wherein said test pattern further comprises a first vertical feature and a second vertical feature, wherein said first vertical feature comprises a first vertical blazed grating having a first horizontal orientation, and wherein said second vertical feature comprises a second vertical blazed grating having a second horizontal orientation pointing in a direction opposite that of said first horizontal orientation,
said test pattern further comprising a first horizontal feature and a second horizontal feature, wherein said first horizontal feature comprises a first horizontal blazed grating having a first vertical orientation, and wherein said second horizontal feature comprises a second vertical orientation pointing in a direction opposite that of said first vertical orientation.
17. A reticle for measuring lens aberration, the reticle comprising a test pattern having a first feature and a second feature, said first feature comprising a blazed grating capable of forming an asymmetric pattern of illumination energy passing therethrough and said asymmetric pattern rotationally oriented in a first direction,
wherein said test pattern further comprises a box-in-box pattern having an outer box and an inner box nested on a common center point, wherein said outer box comprises upper and lower horizontal elements and left and right vertical elements, said upper horizontal element comprising a blazed grating having an orientation pointing vertically upward, said lower horizontal element comprising a blazed grating having an orientation pointing vertically downward, said left vertical element comprising a blazed grating having an orientation pointing to the left, said right vertical element comprising a blazed grating having an orientation pointing to the right, and said inner box providing zero degree phase shift.
Description
FIELD OF THE INVENTION

The present invention generally relates to testing and characterization of lenses and, more particularly, to the quantitative measurement of aberrations in lithographic lenses.

BACKGROUND OF THE INVENTION

In various high performance optical imaging systems, A very large scale integrated (VLSI) complementary metal oxide semiconductor (CMOS) chip is manufactured on a silicon wafer by a sequence of material additions (i.e., low pressure chemical vapor depositions, sputtering operations, etc.), material removals (i.e., wet etches, reactive ion etches, etc.), and material modifications (i.e., oxidations, ion implants, etc.). These physical and chemical operations interact with the entire wafer. For example, if a wafer is placed into an acid bath, the entire surface of the wafer will be etched away. In order to build very small electrically active devices on the wafer, the impact of these operations has to be confined to small, well defined regions.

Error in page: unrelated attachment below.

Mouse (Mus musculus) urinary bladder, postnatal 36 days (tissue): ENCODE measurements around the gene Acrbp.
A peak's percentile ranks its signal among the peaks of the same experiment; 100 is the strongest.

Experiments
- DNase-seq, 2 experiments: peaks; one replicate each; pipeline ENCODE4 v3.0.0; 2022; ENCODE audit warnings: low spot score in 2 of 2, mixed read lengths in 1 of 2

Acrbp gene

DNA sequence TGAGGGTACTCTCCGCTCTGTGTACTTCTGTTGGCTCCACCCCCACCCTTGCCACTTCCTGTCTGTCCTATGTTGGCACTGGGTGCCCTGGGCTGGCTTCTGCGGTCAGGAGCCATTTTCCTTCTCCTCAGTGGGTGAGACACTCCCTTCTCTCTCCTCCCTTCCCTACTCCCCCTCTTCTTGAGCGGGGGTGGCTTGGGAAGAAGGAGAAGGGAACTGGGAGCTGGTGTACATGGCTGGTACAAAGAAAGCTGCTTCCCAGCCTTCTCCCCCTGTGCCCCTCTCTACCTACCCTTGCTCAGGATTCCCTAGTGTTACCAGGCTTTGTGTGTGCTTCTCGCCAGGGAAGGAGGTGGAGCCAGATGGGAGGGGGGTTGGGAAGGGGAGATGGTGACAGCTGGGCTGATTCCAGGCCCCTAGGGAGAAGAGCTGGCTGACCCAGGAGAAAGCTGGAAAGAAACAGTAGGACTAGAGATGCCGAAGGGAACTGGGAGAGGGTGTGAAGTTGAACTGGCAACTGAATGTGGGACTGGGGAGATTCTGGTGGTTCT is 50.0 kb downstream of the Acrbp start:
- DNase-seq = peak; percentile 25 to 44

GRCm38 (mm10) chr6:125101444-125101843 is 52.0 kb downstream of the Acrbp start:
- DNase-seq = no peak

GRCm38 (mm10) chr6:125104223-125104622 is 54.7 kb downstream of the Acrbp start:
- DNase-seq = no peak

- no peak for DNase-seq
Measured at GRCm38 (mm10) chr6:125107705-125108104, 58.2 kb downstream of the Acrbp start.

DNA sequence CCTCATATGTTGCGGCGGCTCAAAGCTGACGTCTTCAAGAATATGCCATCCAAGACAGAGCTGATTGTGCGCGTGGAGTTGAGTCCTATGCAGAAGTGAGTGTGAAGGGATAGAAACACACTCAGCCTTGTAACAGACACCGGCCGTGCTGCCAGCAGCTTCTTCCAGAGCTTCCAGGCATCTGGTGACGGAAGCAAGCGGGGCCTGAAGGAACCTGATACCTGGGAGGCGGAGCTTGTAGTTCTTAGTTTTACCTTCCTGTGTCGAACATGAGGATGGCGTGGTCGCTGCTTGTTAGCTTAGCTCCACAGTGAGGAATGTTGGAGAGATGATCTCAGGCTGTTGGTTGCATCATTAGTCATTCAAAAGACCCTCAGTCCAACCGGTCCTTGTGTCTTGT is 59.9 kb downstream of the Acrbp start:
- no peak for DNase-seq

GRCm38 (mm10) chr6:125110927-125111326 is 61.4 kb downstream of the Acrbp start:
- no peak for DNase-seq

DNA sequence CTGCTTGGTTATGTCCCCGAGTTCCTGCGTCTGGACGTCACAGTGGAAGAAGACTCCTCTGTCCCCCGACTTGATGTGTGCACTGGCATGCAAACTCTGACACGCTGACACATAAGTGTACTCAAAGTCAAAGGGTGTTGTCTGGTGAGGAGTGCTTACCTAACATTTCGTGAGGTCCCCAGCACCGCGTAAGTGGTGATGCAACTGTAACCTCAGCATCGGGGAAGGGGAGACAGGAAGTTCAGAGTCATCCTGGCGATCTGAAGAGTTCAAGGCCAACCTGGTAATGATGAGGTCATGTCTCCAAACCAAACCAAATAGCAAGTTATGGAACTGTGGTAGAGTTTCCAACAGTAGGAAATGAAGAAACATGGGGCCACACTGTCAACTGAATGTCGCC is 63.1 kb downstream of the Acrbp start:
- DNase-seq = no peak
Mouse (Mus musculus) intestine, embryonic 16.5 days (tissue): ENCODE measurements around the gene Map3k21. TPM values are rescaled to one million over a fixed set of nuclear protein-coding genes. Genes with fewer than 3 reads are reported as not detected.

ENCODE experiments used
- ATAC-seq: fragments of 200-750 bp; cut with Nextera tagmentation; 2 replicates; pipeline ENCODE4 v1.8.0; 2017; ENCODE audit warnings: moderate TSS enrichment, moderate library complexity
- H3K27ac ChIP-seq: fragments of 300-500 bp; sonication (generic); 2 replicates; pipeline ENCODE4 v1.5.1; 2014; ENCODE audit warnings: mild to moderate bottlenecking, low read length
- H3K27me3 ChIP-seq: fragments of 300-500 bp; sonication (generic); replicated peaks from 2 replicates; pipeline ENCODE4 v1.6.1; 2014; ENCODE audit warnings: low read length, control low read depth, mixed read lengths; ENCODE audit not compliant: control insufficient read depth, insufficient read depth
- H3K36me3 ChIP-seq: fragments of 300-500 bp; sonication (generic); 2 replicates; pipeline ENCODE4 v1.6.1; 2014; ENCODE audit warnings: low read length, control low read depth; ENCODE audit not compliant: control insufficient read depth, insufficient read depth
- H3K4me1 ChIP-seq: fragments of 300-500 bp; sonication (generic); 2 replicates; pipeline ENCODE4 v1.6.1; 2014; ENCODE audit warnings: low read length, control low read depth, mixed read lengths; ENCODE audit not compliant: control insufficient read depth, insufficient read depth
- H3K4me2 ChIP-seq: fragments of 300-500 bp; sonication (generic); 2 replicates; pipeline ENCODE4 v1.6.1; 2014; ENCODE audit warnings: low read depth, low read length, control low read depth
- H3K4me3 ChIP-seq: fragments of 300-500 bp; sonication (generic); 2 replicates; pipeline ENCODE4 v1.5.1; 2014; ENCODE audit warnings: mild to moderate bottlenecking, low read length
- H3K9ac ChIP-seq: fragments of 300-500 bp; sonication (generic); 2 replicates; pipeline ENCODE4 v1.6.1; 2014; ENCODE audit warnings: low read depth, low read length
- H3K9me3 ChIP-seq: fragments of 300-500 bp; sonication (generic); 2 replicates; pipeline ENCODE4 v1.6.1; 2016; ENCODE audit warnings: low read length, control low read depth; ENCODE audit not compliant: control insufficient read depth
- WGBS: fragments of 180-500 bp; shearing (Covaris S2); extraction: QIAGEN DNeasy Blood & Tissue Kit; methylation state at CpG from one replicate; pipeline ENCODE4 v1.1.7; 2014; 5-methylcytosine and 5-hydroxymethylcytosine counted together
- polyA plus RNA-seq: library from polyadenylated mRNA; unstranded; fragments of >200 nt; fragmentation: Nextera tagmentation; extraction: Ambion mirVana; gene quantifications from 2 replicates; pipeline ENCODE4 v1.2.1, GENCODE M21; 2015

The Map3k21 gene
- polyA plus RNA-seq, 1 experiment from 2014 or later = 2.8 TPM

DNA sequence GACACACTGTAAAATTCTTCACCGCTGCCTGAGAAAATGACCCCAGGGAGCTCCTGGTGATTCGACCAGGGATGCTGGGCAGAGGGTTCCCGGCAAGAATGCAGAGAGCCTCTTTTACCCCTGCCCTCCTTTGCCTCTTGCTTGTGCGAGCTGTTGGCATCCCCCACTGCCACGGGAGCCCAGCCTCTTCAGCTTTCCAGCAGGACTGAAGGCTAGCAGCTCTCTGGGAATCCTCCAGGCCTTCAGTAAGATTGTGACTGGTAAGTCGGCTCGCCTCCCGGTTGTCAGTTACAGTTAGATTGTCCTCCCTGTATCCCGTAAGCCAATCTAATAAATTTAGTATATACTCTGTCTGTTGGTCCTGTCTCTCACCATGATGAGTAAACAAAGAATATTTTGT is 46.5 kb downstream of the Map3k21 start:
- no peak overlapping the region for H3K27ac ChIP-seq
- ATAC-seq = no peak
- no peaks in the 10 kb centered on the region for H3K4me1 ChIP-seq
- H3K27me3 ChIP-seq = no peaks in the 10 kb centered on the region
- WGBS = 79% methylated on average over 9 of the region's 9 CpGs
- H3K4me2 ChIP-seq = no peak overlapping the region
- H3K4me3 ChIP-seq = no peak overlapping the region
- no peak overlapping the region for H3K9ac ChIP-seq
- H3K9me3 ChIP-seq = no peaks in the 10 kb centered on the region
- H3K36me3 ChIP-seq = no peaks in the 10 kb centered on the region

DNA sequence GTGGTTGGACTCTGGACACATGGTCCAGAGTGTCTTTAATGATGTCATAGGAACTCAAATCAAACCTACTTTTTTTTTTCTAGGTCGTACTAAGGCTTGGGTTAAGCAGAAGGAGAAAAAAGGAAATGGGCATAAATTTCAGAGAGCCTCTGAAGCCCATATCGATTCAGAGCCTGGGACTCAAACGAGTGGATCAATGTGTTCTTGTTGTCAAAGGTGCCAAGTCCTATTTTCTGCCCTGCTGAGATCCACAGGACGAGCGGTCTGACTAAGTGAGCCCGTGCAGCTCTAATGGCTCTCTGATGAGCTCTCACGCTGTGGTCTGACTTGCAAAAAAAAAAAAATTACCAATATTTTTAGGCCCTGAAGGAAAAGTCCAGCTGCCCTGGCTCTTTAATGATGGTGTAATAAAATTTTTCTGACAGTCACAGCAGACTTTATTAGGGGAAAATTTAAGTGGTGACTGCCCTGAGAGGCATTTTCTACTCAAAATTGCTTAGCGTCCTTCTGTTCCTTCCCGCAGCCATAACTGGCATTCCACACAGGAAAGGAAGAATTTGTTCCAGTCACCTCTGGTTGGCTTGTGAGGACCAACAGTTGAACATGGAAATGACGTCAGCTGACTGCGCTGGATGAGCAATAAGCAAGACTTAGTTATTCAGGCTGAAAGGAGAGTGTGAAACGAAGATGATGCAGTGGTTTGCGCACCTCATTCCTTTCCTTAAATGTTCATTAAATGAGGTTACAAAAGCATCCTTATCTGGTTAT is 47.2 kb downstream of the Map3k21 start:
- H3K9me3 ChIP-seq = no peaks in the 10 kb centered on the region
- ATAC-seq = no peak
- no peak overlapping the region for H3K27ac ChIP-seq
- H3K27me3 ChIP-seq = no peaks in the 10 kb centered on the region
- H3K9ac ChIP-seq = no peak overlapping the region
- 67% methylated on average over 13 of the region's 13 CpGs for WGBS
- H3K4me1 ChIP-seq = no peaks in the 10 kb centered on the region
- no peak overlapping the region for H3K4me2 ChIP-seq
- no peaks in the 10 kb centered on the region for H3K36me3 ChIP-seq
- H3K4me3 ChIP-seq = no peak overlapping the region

Lithography in the context of VLSI manufacturing of CMOS devices is the process of patterning openings in photosensitive polymers (sometimes referred to as photoresists or resists) which define small areas in which the silicon base material is modified by a specific operation in a sequence of processing steps. The manufacturing of CMOS chips involves the repeated patterning of photoresist, followed by an etch, implant, deposition, or other operation, and ending with the removal of the expended photoresist to make way for the new resist to be applied for another iteration of this process sequence.

The basic lithography system consists of a light source, a stencil or photo mask containing the pattern to be transferred to the wafer, a collection of lenses, and a means for aligning existing patterns on the wafer with patterns on the mask. The aligning may take place in an aligning step or steps and may be carried out with an aligning apparatus. Since a wafer containing from 50 to 100 chips is patterned in steps of 1 to 4 chips at a time, these lithography tools are commonly referred to as steppers. The resolution, R, of an optical projection system such as a lithography stepper is limited by parameters described in Raleigh's equation:
R=kλ/NA,
where λ represents the wavelength of the light source used in the projection system and NA represents the numerical aperture of the projection optics used. “k” represents a factor describing how well a combined lithography system can utilize the theoretical resolution limit in practice and can range from about 0.5 down to about 0.3 for standard exposure systems. The highest resolution in optical lithography is currently achieved with deep ultra violet (DUV) steppers operating at 248 nm. Wavelengths of 365 nm are also in widespread use and 193 nm wavelength lithography is becoming commonplace.

In production optical lithography, it is necessary to measure lens aberrations (e.g. localized shifts of focus or other imaging imperfections from the optical system) in order to ensure that the tools used in production will meet the desired quality requirements. Lens aberrations include defects such as defocus, astigmatism, coma, etc. It is preferable to obtain such measurements without actually producing product. During manufacture of such systems, lens aberrations are measured using techniques such as Phase Measuring Interferometry (PMI), and the optical system is adjusted until it is within tight specifications according to the PMI. If the lens aberrations are well-understood, the optical system can be made to compensate to some extent for such errors. However, after the optical system is complete, it is very difficult and uncommon to use PMI in the field to measure lens aberration. Additionally, lens aberrations may change over time, so that the corrections for lens aberrations measured during manufacturing become obsolete. Slight changes in lens shape or relative location become more significant at very short wavelengths, and for high NA optical systems. Therefore, at the level of performance currently required of lens systems for optical lithography, a robust in-situ method for simultaneous measurement of coma, astigmatism and higher order aberration is needed to support maintenance of optical lithography tool performance. A number of aberration metrology methods are known in the art.